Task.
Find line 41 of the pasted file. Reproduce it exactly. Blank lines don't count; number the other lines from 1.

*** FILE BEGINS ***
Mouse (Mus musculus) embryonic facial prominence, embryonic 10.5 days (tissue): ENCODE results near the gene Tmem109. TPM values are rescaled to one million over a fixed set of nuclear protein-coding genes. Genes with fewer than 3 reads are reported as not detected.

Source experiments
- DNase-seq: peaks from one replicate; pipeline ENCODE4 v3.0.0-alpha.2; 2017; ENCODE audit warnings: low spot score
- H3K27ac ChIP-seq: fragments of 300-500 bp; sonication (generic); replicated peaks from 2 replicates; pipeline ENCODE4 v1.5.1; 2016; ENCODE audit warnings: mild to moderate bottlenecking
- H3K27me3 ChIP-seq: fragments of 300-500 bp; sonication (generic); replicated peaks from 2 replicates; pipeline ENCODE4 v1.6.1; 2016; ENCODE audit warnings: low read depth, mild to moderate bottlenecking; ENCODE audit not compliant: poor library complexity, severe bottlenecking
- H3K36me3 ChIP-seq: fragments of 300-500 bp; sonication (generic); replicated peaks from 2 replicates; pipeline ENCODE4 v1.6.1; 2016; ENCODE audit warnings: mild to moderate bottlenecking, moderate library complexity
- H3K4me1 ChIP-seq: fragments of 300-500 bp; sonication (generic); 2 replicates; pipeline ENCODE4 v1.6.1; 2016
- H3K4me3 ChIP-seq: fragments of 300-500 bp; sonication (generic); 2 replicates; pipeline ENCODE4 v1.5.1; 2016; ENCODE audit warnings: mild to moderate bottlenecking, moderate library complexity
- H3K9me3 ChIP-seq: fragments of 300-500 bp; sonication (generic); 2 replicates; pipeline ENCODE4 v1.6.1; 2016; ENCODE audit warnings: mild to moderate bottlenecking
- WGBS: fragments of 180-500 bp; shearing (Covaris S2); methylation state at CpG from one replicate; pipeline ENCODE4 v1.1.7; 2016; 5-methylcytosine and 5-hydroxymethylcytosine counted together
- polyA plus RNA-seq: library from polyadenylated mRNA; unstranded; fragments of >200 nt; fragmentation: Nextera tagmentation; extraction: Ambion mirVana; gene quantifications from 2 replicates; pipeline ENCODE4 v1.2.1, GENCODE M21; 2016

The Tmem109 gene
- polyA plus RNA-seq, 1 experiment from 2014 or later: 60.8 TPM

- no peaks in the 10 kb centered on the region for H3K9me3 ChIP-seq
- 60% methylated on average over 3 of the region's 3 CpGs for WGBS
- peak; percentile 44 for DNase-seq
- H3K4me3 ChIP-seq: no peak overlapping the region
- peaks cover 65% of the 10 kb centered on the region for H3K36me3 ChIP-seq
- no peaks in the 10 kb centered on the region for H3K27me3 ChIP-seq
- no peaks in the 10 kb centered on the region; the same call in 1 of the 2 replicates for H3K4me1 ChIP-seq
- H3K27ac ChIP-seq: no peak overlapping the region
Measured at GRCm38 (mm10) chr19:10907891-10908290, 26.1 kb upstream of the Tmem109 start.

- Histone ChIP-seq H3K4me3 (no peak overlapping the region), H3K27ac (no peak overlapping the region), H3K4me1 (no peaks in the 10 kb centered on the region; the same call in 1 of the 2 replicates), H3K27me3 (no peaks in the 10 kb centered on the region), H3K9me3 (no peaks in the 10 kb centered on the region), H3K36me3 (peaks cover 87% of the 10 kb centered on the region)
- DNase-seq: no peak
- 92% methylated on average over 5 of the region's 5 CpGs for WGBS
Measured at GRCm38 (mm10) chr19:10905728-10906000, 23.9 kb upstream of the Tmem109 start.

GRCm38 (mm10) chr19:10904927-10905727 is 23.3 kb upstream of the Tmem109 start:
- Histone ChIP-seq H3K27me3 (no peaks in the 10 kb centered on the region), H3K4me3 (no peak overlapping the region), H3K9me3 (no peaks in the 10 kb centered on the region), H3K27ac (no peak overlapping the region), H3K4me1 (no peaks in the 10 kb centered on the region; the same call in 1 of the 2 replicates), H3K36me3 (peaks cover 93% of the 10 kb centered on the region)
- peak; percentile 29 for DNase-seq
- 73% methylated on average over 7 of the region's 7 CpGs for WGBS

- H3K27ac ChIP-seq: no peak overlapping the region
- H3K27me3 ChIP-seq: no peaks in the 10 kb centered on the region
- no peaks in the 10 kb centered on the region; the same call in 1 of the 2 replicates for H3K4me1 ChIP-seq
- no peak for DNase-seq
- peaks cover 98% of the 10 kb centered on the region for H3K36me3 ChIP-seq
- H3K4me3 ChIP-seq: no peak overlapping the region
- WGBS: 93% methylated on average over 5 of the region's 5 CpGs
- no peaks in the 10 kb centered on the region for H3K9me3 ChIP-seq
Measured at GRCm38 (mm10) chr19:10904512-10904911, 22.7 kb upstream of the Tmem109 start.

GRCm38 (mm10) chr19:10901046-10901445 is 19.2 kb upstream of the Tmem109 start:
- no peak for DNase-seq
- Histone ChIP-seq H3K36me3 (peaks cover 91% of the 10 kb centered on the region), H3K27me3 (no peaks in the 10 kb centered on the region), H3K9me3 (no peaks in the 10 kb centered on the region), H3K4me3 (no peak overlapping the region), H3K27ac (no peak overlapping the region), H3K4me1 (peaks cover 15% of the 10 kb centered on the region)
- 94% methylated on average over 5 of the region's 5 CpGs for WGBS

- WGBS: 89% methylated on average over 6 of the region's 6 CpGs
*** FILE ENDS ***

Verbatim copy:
- no peak for DNase-seq